To consider that subjectivity is historically and culturally constituted today represents an important field of research in Psychology. In graduate studies, a critical and scientifically inventive reflection can be expected, capable of considering the complexity of the contemporary Brazilian social context, linking this reflection to the field of psychology. Our Graduate Psychology Program, with its area of concentration Studies of Subjectivity and its two lines of research – Clinic and Subjectivity; Subjectivity, Politics and Social Exclusion – well represents the topics researched by our professors and students. Our proposal focuses on a perspective aiming to overcome the traditional and sometimes ineffective divisions in the field of Psychology, such as the more general distinction between the theoretical and the applied, or those that delimit specialty domains, such as the separation between social psychology and clinical psychology, between the latter and work psychology, between the analysis of organizational behavior and worker health, to mention a few. In a transdisciplinary orientation, the program brings psychology closer to other disciplines in the social sciences, philosophy and the arts.
The Clinic and Subjectivity line focuses on themes related to the relationship between clinical interventions and modes of subjectivation, highlighting the following themes: (1) clinic and public health policies; (2) clinical-political interventions in the phenomenon of violence and, more specifically, human rights violations; (3) interfaces between philosophy, arts and clinic; (4) literature and subjectivity; (5) participatory research methodologies in investigating modes of subjectivation; and in work processes.
The Subjectivity, Politics and Social Exclusion line consists of projects related to the modes of subjectivation in their relations with (1) the reality of work in contemporary capitalism, highlighting the debate about the importance of the worker’s protagonism in the management of work and increase in the quality of life at work, in addition to other aspects related to the worker’s health; (2) the development of research methodologies and socioanalytic interventions; (3) research in the fields of health published in urban spaces and social movements; (4) sexuality and self-narratives; (5) the socio-educational system and public policies related to the area of the rights of children, adolescents and people with disabilities. With the entry of five new professors in this line of research at the end of 2015, new important topics emerged: 6) Afro-Brazilian practices, racialization and modes of subjectivation; 7) modes of subjectivation and school; 8) feminisms and modes of subjectivation; 9) studies on disability and subjectivation of people with disabilities. In the PGP concentration area, the two lines of research are distinguished, but connected, forming interfaces in the field of human rights, public policies, work processes and research methodologies that focus on participation and intervention (qualitative, participatory and intervention research).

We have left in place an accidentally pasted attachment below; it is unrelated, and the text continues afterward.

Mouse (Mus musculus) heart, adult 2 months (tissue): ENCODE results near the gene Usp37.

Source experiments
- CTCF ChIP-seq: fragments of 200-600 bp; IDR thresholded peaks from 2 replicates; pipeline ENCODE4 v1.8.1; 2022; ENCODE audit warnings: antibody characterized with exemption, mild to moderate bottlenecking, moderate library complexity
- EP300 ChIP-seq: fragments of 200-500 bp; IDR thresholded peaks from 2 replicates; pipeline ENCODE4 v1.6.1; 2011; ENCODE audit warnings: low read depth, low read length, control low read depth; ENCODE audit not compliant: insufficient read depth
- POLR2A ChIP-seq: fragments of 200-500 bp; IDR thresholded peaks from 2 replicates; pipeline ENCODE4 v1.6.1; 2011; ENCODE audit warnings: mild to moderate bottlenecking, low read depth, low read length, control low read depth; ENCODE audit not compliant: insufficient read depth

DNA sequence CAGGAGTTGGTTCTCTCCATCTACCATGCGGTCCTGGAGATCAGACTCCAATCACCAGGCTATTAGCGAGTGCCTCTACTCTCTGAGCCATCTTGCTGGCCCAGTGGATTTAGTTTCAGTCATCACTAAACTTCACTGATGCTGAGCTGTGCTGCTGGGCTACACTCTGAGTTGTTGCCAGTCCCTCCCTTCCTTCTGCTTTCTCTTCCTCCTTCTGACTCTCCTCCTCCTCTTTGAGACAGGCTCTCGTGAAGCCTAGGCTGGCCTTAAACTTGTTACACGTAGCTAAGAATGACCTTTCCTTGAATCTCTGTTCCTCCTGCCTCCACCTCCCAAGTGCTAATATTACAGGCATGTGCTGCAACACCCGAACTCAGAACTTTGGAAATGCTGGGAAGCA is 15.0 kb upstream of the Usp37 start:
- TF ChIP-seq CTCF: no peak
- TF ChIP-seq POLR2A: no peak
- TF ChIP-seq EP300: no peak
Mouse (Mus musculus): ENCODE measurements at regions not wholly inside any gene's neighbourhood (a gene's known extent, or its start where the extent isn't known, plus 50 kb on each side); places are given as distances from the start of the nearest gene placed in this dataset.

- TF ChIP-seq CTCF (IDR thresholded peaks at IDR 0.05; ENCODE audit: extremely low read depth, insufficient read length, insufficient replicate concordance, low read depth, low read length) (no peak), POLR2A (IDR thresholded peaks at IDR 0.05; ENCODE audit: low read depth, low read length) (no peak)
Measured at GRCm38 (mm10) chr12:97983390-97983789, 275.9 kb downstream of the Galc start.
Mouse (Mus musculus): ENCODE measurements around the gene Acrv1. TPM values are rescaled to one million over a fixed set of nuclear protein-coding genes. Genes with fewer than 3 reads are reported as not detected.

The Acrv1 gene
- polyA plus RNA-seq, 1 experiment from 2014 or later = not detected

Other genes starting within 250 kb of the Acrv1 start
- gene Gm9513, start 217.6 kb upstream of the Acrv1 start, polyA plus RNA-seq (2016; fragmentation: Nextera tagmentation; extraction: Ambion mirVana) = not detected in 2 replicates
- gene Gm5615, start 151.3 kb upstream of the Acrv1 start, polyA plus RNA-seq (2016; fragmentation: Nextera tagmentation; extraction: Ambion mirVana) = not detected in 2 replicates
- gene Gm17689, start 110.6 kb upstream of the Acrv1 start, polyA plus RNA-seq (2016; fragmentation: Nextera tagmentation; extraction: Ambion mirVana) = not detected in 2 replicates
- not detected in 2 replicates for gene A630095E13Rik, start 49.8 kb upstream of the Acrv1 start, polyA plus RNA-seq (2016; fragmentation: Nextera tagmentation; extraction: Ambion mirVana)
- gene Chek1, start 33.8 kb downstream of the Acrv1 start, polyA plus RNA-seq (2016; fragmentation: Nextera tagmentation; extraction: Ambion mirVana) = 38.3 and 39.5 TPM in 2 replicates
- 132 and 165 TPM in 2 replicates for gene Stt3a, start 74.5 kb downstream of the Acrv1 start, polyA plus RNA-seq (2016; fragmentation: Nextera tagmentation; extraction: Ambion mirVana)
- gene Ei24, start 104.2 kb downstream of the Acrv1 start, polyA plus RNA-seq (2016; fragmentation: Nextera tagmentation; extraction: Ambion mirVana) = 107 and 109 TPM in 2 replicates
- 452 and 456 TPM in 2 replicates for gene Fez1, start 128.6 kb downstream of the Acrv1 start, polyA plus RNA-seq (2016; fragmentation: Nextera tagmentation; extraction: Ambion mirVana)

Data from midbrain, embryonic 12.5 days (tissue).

After two decades of existence, the Psychology Graduate Program at UFF carried out, in 2018, its second curriculum reform. The first reform, in 2008, took place with the creation of the Doctorate course. The Curriculum Reform, completed in 2018, had been discussed and prepared by the Curriculum Reform Commission and by the program’s Collegiate since 2016. Initially, the objective was to meet the recommendations of the psychology field at CAPES, which had been pointing us to the outdated bibliographies of our subjects for a while. However, another purpose was added to this objective, which was to respond to ongoing changes in the program. The affirmative action policy has been including students with new profiles and research interests. In addition, new professors were accredited and also brought to the program new profiles and objects of study, in line with the new social claims made in the field of psychology, such as studies on Afro-indigenous subjectivity, studies on subjectivity in the field of disability, and studies on subjectivity and trans people. However, we can see that the emphasis on subjectivity studies continues to guide the research and studies, as well as intervention and teaching practices of the program. In light of the above, changes were made to the curricular structure of the PGP Masters and Doctoral courses, which are related to the bibliographies, now updated, and the course content, now in line to address the interface of subjectivity studies with the Afro-indigenous, trans and disability issues, besides maintaining the themes that had already organized the lines since the beginning of the program.